Former RSC Chairman Bill FloresWilliam (Bill) Hose FloresThe Hill's Morning Report - Presented by the UAE Embassy in Washington, DC - Calls mount to start transition as Biden readies Cabinet picks Hillicon Valley: House votes to condemn QAnon | Americans worried about foreign election interference | DHS confirms request to tap protester phones House approves measure condemning QAnon, but 17 Republicans vote against it MORE (Texas), who preceded Walker, said the post has become even more influential since Trump became president. Walker not only takes part in a weekly meeting with Speaker Paul RyanPaul Davis RyanTrump clash ahead: Ron DeSantis positions himself as GOP's future in a direct-mail piece Cutting critical family support won't solve the labor crisis Juan Williams: Trump's GOP descends into farce MORE (R-Wis.), known as the “cross-sectional," he also has frequently spoken with Trump and top White House officials about key bills, from ObamaCare repeal and tax cuts to recent matters involving immigrant children.

The top RSC post is “probably more relevant today than it was earlier now that you’ve got unified government,” Flores told The Hill.

“You’ve got an opportunity to actually put fingerprints on things that become law," he said. "That was not an option that I had" under former President Obama.

Walker isn’t expected to back anyone in the race, but the RSC Founders have traditionally recommended a candidate before the internal vote.

The 2016 race for chairman was seen as a proxy fight between the ultra-conservative Freedom Caucus and GOP establishment forces at a time two Freedom Caucus co-founders — Mark MeadowsMark MeadowsTrump to Pence on Jan. 6: 'You don't have the courage' Trump said whoever leaked information about stay in White House bunker should be 'executed,' author claims 'Just say we won,' Giuliani told Trump aides on election night: book MORE (N.C.) and Mick MulvaneyMick MulvaneyHeadhunters having hard time finding jobs for former Trump officials: report Trump holdovers are denying Social Security benefits to the hardest working Americans Mulvaney calls Trump's comments on Capitol riot 'manifestly false' MORE (S.C.) — were dropping out of the RSC. Both Harris and Walker were conservatives, but Harris was a member of the Freedom Caucus that's credited with pushing out Speaker John BoehnerJohn Andrew BoehnerFreedom Caucus presses McCarthy to force vote to oust Pelosi Stripping opportunity from DC's children Here's what Congress is reading at the beach this summer MORE (R-Ohio) in 2015.

Loudermilk, who quietly dropped out of the Freedom Caucus last year, says he can be a bridge between the Freedom Caucus and other factions within the GOP conference.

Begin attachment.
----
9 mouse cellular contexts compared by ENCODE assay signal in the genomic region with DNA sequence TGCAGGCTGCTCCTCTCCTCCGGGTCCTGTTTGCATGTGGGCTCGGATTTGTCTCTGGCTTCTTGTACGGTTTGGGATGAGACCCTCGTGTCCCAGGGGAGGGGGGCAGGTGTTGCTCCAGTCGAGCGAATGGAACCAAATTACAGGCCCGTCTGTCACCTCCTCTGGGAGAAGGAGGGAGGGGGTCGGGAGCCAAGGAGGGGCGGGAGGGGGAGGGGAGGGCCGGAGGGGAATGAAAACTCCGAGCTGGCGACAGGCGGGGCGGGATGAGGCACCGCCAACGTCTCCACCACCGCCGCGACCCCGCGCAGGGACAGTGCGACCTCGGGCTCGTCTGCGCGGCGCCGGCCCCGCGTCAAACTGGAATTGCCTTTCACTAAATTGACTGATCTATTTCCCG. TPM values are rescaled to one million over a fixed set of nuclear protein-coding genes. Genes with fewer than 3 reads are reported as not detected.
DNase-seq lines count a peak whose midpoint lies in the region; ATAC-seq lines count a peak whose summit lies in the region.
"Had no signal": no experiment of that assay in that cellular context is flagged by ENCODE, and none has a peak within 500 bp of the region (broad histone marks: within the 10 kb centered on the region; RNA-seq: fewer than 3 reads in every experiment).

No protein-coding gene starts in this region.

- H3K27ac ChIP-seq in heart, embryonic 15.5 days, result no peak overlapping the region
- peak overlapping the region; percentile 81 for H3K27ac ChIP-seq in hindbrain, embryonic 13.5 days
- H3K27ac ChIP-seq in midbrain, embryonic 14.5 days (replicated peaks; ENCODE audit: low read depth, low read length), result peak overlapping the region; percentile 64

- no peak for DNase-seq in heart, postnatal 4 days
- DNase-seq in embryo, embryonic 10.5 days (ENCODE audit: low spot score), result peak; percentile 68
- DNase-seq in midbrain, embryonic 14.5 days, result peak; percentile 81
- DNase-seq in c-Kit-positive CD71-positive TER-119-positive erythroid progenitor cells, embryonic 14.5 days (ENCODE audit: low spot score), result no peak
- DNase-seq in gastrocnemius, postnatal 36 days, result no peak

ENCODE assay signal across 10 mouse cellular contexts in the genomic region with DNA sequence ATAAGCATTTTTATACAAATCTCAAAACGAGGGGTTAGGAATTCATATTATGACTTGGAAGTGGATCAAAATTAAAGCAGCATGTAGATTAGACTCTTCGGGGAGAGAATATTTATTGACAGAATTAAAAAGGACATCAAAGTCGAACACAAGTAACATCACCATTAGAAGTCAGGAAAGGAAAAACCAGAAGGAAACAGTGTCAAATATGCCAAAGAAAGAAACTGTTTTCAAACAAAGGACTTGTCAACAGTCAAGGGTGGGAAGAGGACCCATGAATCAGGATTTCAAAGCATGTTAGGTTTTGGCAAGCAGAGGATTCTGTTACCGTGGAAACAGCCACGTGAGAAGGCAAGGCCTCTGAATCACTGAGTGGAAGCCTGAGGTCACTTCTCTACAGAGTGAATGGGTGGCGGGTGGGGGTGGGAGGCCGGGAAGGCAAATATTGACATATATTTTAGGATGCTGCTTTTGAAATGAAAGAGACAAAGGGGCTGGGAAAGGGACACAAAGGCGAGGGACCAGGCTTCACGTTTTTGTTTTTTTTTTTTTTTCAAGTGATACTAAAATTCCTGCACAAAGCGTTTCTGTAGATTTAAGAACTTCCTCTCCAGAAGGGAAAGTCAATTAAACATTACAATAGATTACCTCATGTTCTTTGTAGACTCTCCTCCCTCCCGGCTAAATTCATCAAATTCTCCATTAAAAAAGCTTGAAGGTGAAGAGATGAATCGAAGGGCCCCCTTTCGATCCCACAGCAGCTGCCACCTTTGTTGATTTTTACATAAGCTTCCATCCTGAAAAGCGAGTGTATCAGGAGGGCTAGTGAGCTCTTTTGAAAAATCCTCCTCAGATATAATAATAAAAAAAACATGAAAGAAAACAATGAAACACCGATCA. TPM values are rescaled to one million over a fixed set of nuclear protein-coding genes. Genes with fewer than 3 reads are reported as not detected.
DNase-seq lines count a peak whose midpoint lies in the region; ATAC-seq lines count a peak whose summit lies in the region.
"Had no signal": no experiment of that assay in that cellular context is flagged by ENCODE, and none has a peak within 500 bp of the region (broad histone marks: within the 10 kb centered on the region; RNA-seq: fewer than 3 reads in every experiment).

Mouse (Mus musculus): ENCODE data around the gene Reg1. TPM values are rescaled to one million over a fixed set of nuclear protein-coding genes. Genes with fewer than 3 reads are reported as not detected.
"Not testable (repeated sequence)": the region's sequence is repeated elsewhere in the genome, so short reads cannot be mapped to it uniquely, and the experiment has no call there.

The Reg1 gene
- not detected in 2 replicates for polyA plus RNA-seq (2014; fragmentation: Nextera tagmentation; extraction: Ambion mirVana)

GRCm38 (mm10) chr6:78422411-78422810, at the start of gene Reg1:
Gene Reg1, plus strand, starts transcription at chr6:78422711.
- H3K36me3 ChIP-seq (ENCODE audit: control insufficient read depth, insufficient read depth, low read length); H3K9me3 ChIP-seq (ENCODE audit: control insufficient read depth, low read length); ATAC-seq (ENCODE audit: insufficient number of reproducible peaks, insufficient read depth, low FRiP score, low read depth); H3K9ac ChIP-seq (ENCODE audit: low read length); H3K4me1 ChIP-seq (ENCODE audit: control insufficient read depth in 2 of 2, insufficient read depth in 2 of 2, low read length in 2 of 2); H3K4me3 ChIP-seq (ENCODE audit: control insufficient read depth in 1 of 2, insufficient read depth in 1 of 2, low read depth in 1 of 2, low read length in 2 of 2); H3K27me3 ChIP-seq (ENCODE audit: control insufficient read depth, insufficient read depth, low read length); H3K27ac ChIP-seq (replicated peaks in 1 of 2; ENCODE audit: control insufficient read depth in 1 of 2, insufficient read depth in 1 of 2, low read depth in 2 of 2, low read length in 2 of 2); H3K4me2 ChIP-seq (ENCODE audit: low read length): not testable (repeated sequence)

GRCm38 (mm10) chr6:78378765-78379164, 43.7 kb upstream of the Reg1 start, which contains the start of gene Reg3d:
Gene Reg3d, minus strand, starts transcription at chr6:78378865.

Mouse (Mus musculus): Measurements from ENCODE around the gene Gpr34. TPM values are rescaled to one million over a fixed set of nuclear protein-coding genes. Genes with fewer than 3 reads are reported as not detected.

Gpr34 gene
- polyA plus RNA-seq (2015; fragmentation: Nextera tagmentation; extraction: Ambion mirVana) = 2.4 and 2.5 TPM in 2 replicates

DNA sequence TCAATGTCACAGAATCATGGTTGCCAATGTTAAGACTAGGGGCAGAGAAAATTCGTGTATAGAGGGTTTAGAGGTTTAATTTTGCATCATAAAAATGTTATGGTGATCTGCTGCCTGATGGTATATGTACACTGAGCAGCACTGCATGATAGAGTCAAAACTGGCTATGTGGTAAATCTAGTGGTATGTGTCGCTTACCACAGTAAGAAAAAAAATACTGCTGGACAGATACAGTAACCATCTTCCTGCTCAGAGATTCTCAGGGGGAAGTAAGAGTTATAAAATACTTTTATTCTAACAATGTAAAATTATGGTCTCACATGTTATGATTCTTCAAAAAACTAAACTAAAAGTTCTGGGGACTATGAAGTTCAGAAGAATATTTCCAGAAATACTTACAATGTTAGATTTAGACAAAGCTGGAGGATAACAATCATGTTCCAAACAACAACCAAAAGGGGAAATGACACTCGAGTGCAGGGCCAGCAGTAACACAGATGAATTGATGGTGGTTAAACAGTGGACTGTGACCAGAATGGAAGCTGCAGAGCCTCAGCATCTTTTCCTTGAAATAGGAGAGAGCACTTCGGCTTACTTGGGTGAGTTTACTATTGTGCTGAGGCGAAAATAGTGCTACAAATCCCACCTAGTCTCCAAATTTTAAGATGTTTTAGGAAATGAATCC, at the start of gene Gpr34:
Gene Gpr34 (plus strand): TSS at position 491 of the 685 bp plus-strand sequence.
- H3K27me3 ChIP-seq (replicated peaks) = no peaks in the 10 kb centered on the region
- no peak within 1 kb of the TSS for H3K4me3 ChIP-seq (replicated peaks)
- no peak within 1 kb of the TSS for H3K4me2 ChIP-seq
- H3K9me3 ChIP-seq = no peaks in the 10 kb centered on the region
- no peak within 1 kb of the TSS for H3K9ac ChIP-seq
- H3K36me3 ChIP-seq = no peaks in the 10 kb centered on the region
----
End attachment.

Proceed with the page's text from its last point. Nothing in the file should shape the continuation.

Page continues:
“The direction the RSC has taken during this previous chairman’s tenure has been very positive," Loudermilk told The Hill this week after appearing at a news conference with Ryan and his entire leadership team. "We have taken on more of a conservative approach on a lot of issues, but yet taken it from a reasonable standpoint and understanding what is achievable and what isn’t.”

“I want to see us continue in that area to uphold our strong conservative values but understand that a field goal or first down is often better than a Hail Mary pass,” he added.

Banks, one of the two freshmen considering a run for the RSC chairmanship, also has ties to the Freedom Caucus. He was backed by Jordan in his 2016 primary, though he did not end up joining the group. On Thursday, Banks, a veteran of the war in Afghanistan who still serves in the Navy Reserves, was named chairman of the Veterans' Affairs subcommittee that has oversight over electronic health records.

“The Republican Study Committee continues to play an important role in moving and advancing conservative principles on Capitol Hill,” said Banks, 38, a member of the RSC Steering Committee. “Chairman Walker has done a great job during this term to make RSC relevant; my interest is continuing that in the next term.”

Williams, who lost a bid to lead the House GOP’s campaign arm in the 2018 cycle, said he’s been approached by a few people to run for the RSC seat. But he’s not jumping head first into the race.

“We’ve got a great bench; we’re not going to void of leadership in the RSC,” said Williams, who volunteers as House Republicans’ baseball team manager for the annual charity game. The RSC is “a conservative group that talks about the things I talk about: lower tax, less government, cut spending, and defend our borders. And anytime I can promote that agenda, I’m gonna promote it.”

Johnson has had a rapid political rise. He won a special election to the Louisiana House of Representatives in February 2015; the next year he was elected to replace Rep. John FlemingJohn Calvin FlemingLobbying world Trump wants Congress to delay Census deadlines amid pandemic Meadows sets up coronavirus hotline for members of Congress MORE (R-La.), a Freedom Caucus member who made an unsuccessful bid for the Senate.

"I am truly humbled to have been approached by a number of my colleagues encouraging me to run for the chairmanship,” Johnson said in a statement to The Hill. “The Republican Study Committee has been an integral part of advancing the conservative agenda in Congress, and I look forward to supporting the caucus and its goals regardless of my position.”